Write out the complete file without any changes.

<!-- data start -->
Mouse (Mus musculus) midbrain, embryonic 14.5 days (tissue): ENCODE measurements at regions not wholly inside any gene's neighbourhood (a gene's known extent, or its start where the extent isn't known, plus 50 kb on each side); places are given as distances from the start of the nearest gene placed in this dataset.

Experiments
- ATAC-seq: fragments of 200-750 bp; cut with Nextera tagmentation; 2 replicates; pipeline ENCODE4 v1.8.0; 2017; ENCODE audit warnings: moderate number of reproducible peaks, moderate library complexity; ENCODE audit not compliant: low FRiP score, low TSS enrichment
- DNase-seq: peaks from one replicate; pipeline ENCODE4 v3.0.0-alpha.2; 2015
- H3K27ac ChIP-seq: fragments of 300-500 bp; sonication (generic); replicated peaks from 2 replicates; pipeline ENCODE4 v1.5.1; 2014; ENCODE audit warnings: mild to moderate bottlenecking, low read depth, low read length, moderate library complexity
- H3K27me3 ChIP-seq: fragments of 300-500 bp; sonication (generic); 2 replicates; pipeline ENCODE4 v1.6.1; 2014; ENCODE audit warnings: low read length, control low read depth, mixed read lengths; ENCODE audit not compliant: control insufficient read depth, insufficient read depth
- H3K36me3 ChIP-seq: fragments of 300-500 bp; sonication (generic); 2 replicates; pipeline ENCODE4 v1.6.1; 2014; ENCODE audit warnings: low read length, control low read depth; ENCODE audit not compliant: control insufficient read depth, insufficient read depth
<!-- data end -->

Mouse (Mus musculus) midbrain, embryonic 14.5 days (tissue): ENCODE measurements at regions not wholly inside any gene's neighbourhood (a gene's known extent, or its start where the extent isn't known, plus 50 kb on each side); places are given as distances from the start of the nearest gene placed in this dataset.

Experiments
- ATAC-seq: fragments of 200-750 bp; cut with Nextera tagmentation; 2 replicates; pipeline ENCODE4 v1.8.0; 2017; ENCODE audit warnings: moderate number of reproducible peaks, moderate library complexity; ENCODE audit not compliant: low FRiP score, low TSS enrichment
- DNase-seq: peaks from one replicate; pipeline ENCODE4 v3.0.0-alpha.2; 2015
- H3K27ac ChIP-seq: fragments of 300-500 bp; sonication (generic); replicated peaks from 2 replicates; pipeline ENCODE4 v1.5.1; 2014; ENCODE audit warnings: mild to moderate bottlenecking, low read depth, low read length, moderate library complexity
- H3K27me3 ChIP-seq: fragments of 300-500 bp; sonication (generic); 2 replicates; pipeline ENCODE4 v1.6.1; 2014; ENCODE audit warnings: low read length, control low read depth, mixed read lengths; ENCODE audit not compliant: control insufficient read depth, insufficient read depth
- H3K36me3 ChIP-seq: fragments of 300-500 bp; sonication (generic); 2 replicates; pipeline ENCODE4 v1.6.1; 2014; ENCODE audit warnings: low read length, control low read depth; ENCODE audit not compliant: control insufficient read depth, insufficient read depth